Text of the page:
Poem 1, On Loving A Stranger, is written by Wisdom Otikor while Poem 2, How To Paint A Frozen Muse, is written by Pelumi Salako.
Both titles, in my opinion are too explicit, in the process taking away the surprise factor. ‘On loving a stranger’ would eventually throw you off track when you start reading but ‘how to paint a frozen muse’ is an unmasked indication of the subject at hand. However, Poem 2 still have the slight edge with the creativity of painting a muse albeit a frozen one.
Both poets presented their works in simple diction devoid of errors. While Wisdom towed the spiritual path and took on the persona of a god and lover, Salako preferred to explore nature while silently observing a bard struggling with inspiration. Their words were easy to relate with and aptly paints a clear picture of what is intended.
Structurally, Poem 1 flows like an escalator, systematically going from being a frustrated lover to a struggling god and finally to a bard who abhors silence. Then the remaining verses weave the three persona into one strand. Poem 2 seems more straight forward and there seem to be no effort at any elaborate structure. The first verse could have been broken into two; the introduction (of caged birds and memories) should have been allowed to breathe with a break of verse before introducing the writer staring at empty lines.
The opening lines of poem 2 got me at the third reading “caged birds visit their memories of freedom and merry”. I believe this to be the best part of the poem – the symbolism is ecstatic! There has been a handicap, the muse has disappeared but the writer reminisces on those times when he enjoyed the bliss of thoughts and the freedom of expression. Yet the opening lines of Poem 1 is as well metaphorically rich. He sets a table for his lover, his muse but absence greets him at the door. Both poems evoke emotions that are real. The poets employ vivid imagery through out their verses.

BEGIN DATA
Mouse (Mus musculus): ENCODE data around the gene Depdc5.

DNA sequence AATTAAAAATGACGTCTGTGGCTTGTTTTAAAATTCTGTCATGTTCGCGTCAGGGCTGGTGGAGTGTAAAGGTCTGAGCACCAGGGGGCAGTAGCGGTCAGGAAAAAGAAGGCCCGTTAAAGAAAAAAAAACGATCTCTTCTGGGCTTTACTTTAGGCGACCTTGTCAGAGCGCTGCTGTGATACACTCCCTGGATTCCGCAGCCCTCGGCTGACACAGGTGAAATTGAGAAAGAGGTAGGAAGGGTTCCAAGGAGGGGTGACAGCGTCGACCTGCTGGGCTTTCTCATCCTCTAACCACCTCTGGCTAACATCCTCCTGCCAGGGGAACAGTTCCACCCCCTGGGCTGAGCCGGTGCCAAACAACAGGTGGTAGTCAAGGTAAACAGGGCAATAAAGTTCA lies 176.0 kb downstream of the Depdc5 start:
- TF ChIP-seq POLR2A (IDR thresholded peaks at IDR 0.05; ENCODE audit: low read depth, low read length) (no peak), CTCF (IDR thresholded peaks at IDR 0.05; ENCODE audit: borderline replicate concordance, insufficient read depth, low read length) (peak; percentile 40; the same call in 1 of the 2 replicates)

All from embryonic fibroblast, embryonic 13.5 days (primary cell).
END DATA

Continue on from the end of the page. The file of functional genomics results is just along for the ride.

The beauty of Poem 1 is in its abstract nature. He speaks of a conjuring…offering and resurrection. He did not for once speak of a muse or inspiration. Yes, he speaks of a lover who is a stranger; he seems to be familiar with the epileptic nature of his source of inspiration. (Sometimes it is like an ocean). His closing line perfectly completes a story he started with his opening line; he is still seated alone at a table meant for two!
Poem 2 did not bother to mask the subject of his work. He sees a confident writer who is familiar with the temporary set back of a missing muse. It’s like a mother hen waiting for the eggs to hatch…she patiently sits because she knows they would hatch! The muse is asleep he says, and exploring the dream land; it is bound to wake with pregnant tales.
Kudos to both poets. It was an interesting duel. We drank from deep gourds. Keep the ink flowing.
The winner (strictly from the votes) is Pelumi Salako with Poem 2. He takes 7 votes out of the total 11 votes (9 votes on Facebook and 2 in the comment section of the blog). Thanks to all who voted. If I wasn’t moderating, I would have gone for Poem 1 but it still wouldn’t have changed the outcome.
You can read the two poems here